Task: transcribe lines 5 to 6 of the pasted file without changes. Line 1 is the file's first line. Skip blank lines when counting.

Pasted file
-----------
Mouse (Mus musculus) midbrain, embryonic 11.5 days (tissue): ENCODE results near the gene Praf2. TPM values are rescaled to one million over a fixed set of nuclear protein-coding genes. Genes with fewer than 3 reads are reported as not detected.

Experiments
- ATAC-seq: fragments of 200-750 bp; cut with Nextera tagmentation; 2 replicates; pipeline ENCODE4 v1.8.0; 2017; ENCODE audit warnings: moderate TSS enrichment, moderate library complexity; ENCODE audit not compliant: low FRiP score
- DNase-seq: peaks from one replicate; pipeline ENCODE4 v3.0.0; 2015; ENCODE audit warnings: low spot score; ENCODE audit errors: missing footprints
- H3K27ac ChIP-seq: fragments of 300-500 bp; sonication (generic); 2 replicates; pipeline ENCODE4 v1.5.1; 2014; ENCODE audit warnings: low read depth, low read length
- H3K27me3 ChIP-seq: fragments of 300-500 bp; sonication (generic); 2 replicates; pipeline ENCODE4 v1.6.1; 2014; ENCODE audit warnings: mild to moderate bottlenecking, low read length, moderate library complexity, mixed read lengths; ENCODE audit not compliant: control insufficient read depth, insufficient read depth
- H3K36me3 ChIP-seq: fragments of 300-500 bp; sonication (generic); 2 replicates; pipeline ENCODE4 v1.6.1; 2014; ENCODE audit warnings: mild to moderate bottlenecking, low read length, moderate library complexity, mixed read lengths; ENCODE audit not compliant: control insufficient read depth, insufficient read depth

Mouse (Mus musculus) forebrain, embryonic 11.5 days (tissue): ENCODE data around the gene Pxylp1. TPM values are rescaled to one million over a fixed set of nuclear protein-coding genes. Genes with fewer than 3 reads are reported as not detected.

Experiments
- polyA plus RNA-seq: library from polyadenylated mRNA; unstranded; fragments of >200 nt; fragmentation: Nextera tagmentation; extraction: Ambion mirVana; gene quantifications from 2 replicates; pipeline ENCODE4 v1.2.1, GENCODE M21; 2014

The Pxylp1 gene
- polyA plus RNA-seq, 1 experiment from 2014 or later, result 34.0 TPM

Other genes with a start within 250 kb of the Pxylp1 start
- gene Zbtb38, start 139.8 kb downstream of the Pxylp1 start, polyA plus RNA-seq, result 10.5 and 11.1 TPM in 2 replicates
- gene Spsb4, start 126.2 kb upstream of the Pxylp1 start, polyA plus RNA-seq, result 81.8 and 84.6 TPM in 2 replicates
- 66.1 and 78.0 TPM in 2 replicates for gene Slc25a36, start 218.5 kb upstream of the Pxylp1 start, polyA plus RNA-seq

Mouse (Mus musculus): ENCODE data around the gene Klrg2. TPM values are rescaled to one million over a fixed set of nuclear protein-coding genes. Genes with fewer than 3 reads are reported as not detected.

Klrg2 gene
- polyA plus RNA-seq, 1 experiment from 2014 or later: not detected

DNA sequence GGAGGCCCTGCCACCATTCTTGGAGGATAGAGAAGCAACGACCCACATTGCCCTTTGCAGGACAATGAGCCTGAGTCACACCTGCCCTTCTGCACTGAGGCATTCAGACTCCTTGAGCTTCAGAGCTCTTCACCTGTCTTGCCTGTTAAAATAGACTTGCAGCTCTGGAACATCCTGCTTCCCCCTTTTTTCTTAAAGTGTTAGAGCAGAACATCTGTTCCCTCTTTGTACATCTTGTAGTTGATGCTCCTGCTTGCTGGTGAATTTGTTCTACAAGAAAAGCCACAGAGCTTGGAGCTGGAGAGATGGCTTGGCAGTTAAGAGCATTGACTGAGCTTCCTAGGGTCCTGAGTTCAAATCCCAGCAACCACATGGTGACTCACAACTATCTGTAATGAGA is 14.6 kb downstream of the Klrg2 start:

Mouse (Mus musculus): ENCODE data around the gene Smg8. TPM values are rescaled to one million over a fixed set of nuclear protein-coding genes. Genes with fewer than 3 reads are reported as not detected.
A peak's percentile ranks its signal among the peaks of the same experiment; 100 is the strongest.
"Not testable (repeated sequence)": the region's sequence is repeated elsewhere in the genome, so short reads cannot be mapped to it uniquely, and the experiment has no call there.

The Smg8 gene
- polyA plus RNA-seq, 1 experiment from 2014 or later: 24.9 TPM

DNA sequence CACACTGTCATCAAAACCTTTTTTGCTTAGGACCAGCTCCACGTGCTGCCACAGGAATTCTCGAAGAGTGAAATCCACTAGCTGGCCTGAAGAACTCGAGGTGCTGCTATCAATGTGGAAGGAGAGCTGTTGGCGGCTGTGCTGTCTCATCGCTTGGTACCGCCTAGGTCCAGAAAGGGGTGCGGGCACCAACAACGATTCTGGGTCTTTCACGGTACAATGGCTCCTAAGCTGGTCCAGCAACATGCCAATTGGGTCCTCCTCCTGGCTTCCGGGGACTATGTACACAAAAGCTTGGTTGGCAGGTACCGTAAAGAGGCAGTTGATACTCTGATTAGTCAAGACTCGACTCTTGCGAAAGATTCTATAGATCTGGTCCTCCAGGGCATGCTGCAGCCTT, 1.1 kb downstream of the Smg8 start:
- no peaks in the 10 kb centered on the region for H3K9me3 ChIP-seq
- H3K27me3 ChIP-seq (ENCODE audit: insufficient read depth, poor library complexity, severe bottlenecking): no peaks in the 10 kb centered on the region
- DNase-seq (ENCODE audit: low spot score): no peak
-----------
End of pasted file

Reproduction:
- H3K27ac ChIP-seq: fragments of 300-500 bp; sonication (generic); 2 replicates; pipeline ENCODE4 v1.5.1; 2014; ENCODE audit warnings: low read depth, low read length
- H3K27me3 ChIP-seq: fragments of 300-500 bp; sonication (generic); 2 replicates; pipeline ENCODE4 v1.6.1; 2014; ENCODE audit warnings: mild to moderate bottlenecking, low read length, moderate library complexity, mixed read lengths; ENCODE audit not compliant: control insufficient read depth, insufficient read depth